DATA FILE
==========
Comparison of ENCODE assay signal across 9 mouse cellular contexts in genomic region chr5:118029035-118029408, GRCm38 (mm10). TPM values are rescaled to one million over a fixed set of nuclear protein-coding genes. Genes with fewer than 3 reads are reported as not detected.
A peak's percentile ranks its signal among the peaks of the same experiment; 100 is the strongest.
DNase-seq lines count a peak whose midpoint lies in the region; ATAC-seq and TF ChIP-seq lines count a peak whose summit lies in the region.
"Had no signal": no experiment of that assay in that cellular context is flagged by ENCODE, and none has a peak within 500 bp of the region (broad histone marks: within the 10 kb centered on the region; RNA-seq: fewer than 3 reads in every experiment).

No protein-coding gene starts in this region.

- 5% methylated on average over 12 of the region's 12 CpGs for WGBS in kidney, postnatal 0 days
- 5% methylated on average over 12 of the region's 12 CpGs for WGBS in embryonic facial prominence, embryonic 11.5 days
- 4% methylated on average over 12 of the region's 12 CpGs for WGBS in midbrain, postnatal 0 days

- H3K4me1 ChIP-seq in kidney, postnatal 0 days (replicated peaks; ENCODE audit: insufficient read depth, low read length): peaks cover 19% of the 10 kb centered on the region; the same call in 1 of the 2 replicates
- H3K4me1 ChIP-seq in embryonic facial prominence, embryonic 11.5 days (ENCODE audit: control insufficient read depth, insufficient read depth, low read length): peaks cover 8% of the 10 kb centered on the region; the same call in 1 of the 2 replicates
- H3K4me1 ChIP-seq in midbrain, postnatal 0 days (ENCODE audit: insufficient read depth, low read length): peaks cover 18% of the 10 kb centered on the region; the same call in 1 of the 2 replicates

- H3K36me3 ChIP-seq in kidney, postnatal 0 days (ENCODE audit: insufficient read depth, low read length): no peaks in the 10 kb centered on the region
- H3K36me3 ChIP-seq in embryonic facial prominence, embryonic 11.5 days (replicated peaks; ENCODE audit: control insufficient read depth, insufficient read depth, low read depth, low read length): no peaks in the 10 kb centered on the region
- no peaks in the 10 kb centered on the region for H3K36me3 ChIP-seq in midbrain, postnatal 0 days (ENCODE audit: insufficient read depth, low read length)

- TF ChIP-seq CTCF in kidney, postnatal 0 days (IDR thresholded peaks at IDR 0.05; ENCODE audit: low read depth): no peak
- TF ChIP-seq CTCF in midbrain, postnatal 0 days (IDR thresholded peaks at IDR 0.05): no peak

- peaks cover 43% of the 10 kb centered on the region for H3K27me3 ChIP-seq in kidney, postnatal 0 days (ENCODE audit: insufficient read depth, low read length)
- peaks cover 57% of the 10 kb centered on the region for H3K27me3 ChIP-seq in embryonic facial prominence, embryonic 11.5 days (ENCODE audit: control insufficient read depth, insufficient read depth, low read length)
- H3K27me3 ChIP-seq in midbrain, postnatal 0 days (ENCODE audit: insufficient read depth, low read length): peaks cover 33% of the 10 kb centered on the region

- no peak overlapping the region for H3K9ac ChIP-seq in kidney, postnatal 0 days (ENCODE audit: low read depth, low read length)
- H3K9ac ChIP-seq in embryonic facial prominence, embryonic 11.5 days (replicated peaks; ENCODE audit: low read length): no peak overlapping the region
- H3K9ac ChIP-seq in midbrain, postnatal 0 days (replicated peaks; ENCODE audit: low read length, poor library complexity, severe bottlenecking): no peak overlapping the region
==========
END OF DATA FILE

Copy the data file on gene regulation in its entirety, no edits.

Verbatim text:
Comparison of ENCODE assay signal across 9 mouse cellular contexts in genomic region chr5:118029035-118029408, GRCm38 (mm10). TPM values are rescaled to one million over a fixed set of nuclear protein-coding genes. Genes with fewer than 3 reads are reported as not detected.
A peak's percentile ranks its signal among the peaks of the same experiment; 100 is the strongest.
DNase-seq lines count a peak whose midpoint lies in the region; ATAC-seq and TF ChIP-seq lines count a peak whose summit lies in the region.
"Had no signal": no experiment of that assay in that cellular context is flagged by ENCODE, and none has a peak within 500 bp of the region (broad histone marks: within the 10 kb centered on the region; RNA-seq: fewer than 3 reads in every experiment).

No protein-coding gene starts in this region.

- 5% methylated on average over 12 of the region's 12 CpGs for WGBS in kidney, postnatal 0 days
- 5% methylated on average over 12 of the region's 12 CpGs for WGBS in embryonic facial prominence, embryonic 11.5 days
- 4% methylated on average over 12 of the region's 12 CpGs for WGBS in midbrain, postnatal 0 days

- H3K4me1 ChIP-seq in kidney, postnatal 0 days (replicated peaks; ENCODE audit: insufficient read depth, low read length): peaks cover 19% of the 10 kb centered on the region; the same call in 1 of the 2 replicates
- H3K4me1 ChIP-seq in embryonic facial prominence, embryonic 11.5 days (ENCODE audit: control insufficient read depth, insufficient read depth, low read length): peaks cover 8% of the 10 kb centered on the region; the same call in 1 of the 2 replicates
- H3K4me1 ChIP-seq in midbrain, postnatal 0 days (ENCODE audit: insufficient read depth, low read length): peaks cover 18% of the 10 kb centered on the region; the same call in 1 of the 2 replicates

- H3K36me3 ChIP-seq in kidney, postnatal 0 days (ENCODE audit: insufficient read depth, low read length): no peaks in the 10 kb centered on the region
- H3K36me3 ChIP-seq in embryonic facial prominence, embryonic 11.5 days (replicated peaks; ENCODE audit: control insufficient read depth, insufficient read depth, low read depth, low read length): no peaks in the 10 kb centered on the region
- no peaks in the 10 kb centered on the region for H3K36me3 ChIP-seq in midbrain, postnatal 0 days (ENCODE audit: insufficient read depth, low read length)

- TF ChIP-seq CTCF in kidney, postnatal 0 days (IDR thresholded peaks at IDR 0.05; ENCODE audit: low read depth): no peak
- TF ChIP-seq CTCF in midbrain, postnatal 0 days (IDR thresholded peaks at IDR 0.05): no peak

- peaks cover 43% of the 10 kb centered on the region for H3K27me3 ChIP-seq in kidney, postnatal 0 days (ENCODE audit: insufficient read depth, low read length)
- peaks cover 57% of the 10 kb centered on the region for H3K27me3 ChIP-seq in embryonic facial prominence, embryonic 11.5 days (ENCODE audit: control insufficient read depth, insufficient read depth, low read length)
- H3K27me3 ChIP-seq in midbrain, postnatal 0 days (ENCODE audit: insufficient read depth, low read length): peaks cover 33% of the 10 kb centered on the region

- no peak overlapping the region for H3K9ac ChIP-seq in kidney, postnatal 0 days (ENCODE audit: low read depth, low read length)
- H3K9ac ChIP-seq in embryonic facial prominence, embryonic 11.5 days (replicated peaks; ENCODE audit: low read length): no peak overlapping the region
- H3K9ac ChIP-seq in midbrain, postnatal 0 days (replicated peaks; ENCODE audit: low read length, poor library complexity, severe bottlenecking): no peak overlapping the region